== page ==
Nathan French shares his thoughts on Naomi Klein’s most recent publication addressing shock and the Trump administration
The eve of the 2016 election in November, while still on exchange in Paris and away from Berlin, I decide not to go to the viewing party that was set up by Sciences Po. Rather, I will stay in my roomy eleven square meter studio and wait for Hillary Clinton’s inevitable win with my Swedish friend. She, who normally studies in Glasgow, didn’t stay up late for the Brexit vote earlier that year in June, assuming like many of us that the sun would rise and the country would have voted to remain. As the November night unfolds and the results roll in, we get ahead of ourselves and figure it’s safe to take a little nap around 1am (Paris Time). The nap lasts longer than planned and we awake around four-thirty. Bleary-eyed, I walk over to the kitchen area of the apartment, a feat accomplished in two small, sleepy steps, and offer to make coffee.
Then, from my left, comes her voice: “Nathan, why are all of these states red?”
I respond: “What?”
Happy only that I chose not to go to the aforementioned viewing party, I Skype three friends at once — in Boston, Annandale-on-Hudson, and Berlin.
The five of us try to calm each other down, but this only serves to exacerbate the hysteria. We shouldn’t need calming down. This shouldn’t have happened.
My friend leaves the apartment after a few hours to go to the Sciences Po main building on Rue Saint-Guillaume where she finds weeping students scattered in various little nooks and crannies. I, feeling queasy, am unable to eat a full meal until the next day.
I share in the collective shock.
Naomi Klein’s recently published book, No is Not Enough (2017), sets out first and foremost to tackle this very feeling of shock. Klein, who normally takes several years compiling information for her books, rushed to get No is Not Enough out in just a few months, given the need she felt was present for a work of this kind. The book itself begins with her reflections of that memorable post-election day. She, abroad, just as my friends and I found ourselves, was in Australia for a conference at the time and therefore heard the news around mid-morning. Shock was setting in, maybe not for the Trump supporters, but for a large portion of Americans who weren’t on the bandwagon and for people in countries all over the world who looked on in horror. (I suspect some people who voted for Trump were also surprised, considering that all the predictions gave them little to no chance of victory.) While understandable, shock is a problem. Collective shock makes populations vulnerable, Klein argues, and, for that reason, one needs to become informed fast. Vulnerable in the sense that, when one is shocked, one can’t act against legislation and political actions that one might normally oppose, such as the privatization of public resources.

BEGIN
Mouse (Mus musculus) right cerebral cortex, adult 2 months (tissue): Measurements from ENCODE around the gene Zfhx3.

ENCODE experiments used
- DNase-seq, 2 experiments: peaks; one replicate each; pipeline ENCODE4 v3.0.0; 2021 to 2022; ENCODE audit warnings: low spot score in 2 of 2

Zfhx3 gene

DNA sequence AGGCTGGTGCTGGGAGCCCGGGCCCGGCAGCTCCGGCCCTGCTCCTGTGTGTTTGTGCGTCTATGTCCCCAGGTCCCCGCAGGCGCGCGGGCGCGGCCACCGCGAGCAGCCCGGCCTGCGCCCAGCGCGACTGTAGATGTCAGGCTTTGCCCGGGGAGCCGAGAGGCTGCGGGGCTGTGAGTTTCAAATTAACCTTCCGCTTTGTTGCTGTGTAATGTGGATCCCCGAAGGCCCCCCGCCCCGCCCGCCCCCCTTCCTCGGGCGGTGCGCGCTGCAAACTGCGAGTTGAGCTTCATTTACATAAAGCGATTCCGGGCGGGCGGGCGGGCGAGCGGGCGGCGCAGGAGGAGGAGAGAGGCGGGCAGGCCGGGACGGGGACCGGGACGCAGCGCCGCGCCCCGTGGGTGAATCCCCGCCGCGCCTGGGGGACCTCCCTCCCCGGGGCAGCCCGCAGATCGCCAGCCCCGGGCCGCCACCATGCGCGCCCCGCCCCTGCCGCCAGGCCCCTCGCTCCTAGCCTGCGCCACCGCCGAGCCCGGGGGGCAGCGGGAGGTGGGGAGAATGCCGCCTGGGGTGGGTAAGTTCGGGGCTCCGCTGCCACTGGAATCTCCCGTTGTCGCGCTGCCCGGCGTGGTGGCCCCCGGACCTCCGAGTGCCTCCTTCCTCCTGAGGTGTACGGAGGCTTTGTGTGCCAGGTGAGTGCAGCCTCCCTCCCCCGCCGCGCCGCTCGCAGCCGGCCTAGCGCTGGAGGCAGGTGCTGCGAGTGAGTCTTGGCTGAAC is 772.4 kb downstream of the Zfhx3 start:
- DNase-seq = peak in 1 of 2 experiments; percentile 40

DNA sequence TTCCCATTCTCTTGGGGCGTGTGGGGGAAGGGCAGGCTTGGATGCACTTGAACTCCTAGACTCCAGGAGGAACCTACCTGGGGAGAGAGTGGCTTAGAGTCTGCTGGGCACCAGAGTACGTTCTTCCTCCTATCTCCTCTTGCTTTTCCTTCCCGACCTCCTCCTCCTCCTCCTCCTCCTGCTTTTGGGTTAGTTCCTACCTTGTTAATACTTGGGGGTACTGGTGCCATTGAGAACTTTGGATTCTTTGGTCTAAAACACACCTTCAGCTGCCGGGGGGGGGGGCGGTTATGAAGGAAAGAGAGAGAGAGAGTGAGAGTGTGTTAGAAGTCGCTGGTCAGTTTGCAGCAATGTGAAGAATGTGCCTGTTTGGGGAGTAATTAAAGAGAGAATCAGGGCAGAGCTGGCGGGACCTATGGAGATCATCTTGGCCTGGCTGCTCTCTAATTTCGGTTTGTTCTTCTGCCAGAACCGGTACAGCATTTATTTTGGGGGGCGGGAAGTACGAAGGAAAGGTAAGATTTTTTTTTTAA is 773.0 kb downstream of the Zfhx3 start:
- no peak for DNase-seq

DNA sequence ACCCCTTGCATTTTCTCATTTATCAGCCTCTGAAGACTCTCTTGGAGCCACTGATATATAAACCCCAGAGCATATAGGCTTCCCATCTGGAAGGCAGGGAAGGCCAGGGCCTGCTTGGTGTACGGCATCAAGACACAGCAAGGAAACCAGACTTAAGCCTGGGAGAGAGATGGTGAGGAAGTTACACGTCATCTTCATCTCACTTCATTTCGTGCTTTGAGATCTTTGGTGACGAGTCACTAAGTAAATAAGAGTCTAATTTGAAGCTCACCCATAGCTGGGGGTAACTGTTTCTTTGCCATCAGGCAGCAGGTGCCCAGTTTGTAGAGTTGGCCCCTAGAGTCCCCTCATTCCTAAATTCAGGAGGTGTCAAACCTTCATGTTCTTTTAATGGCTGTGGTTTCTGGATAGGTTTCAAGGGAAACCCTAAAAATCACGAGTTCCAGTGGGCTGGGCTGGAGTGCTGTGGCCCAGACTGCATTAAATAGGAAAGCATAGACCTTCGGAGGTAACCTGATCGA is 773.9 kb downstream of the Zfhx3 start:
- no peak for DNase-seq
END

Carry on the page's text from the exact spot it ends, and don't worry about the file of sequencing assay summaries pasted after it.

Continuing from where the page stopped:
Klein is perhaps best known for her work with climate activism, advocating for the past years “to get the left more involved with climate.”1 Her work includes the best-selling book This Changes Everything: Capitalism vs. the Climate (2011), and the documentary that followed. Through both of these, she argues that timid green politics will not be enough to draw us back from the brink of global climate catastrophe: They must be coupled with socialist economics rather than the profit motive. Taking this standpoint and pairing it with her understanding of how shock can function as a method of pushing through unsavory economic reforms that she explained in The Shock Doctrine (2007), now she tackles Trump’s new administration and band of people that she fondly refers to as “disaster capitalists.” For examples of shock or “exceptional circumstances,” Klein gives many. There is the situation in France where, in the wake of the 2015 attacks, a state of emergency has been called that, notably, limits certain freedoms of assembly and has been prolonged many times and still lasts today in a country with a substantial history of disruptive protest and strike-action; President Macron’s new government just recently approved the sixth extinction of the state of emergency which will last up until November 1, 2017.2 With regards to pushing forward brutal privatization following a shock, Klein points to the economic reforms after the (CIA-supported) coup which put Pinochet in power in Chile, as well as the wave of privatization witnessed in the United States following the devastation and shock in the wake of Hurricane Katrina. That is only to pluck a few examples from her extensive synthesis.
In No is Not Enough, chapter by chapter, Klein goes through and looks at the major “talking points,” as they are now called, in the news, as well as the biggest debates following the election. In the first chapter, she looks at the creation of the Trump brand and how the results of this election could be related to the narrative of modern branding culture. This extends from the leasing of the “Trump” name for building developments all around the world to the creation of a TV personality through Celebrity Apprentice; Klein’s assessment of the show as televised class warfare is a particularly funny—although dark—section of her analysis. Also, this strikes me as perhaps one of the more original narratives she puts forward to explain the the rise of Trump — not just as a man, but as a brand in a century where brands play such a powerful role in the everyday lives of citizens.